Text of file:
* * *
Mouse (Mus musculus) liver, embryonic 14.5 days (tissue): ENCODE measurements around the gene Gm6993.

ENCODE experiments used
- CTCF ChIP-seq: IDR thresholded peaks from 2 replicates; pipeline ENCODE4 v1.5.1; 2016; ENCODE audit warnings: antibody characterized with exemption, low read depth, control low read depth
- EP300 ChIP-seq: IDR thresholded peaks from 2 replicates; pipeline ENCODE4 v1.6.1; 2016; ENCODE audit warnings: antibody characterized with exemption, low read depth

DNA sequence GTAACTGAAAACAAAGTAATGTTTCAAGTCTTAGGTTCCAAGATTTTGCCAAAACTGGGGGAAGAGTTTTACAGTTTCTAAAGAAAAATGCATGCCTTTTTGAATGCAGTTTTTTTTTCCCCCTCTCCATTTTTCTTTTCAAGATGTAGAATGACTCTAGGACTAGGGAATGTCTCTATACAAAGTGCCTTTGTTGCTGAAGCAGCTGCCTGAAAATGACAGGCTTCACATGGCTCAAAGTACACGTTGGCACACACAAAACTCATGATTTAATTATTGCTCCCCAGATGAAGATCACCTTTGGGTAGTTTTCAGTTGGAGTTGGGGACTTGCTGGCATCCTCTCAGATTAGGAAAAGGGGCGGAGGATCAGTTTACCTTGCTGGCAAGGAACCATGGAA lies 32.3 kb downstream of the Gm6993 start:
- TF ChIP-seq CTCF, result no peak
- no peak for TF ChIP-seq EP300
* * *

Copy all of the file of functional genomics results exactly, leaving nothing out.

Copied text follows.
Mouse (Mus musculus) liver, embryonic 14.5 days (tissue): ENCODE measurements around the gene Gm6993.

ENCODE experiments used
- CTCF ChIP-seq: IDR thresholded peaks from 2 replicates; pipeline ENCODE4 v1.5.1; 2016; ENCODE audit warnings: antibody characterized with exemption, low read depth, control low read depth
- EP300 ChIP-seq: IDR thresholded peaks from 2 replicates; pipeline ENCODE4 v1.6.1; 2016; ENCODE audit warnings: antibody characterized with exemption, low read depth

DNA sequence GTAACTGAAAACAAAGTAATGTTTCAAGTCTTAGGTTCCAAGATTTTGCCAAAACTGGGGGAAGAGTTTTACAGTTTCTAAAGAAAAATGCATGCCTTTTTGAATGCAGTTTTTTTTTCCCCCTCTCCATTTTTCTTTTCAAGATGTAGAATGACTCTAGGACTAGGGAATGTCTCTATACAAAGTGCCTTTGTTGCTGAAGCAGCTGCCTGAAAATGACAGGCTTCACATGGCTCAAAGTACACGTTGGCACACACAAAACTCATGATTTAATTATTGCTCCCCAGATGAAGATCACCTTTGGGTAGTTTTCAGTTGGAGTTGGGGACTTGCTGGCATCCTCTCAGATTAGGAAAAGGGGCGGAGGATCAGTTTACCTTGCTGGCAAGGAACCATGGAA lies 32.3 kb downstream of the Gm6993 start:
- TF ChIP-seq CTCF, result no peak
- no peak for TF ChIP-seq EP300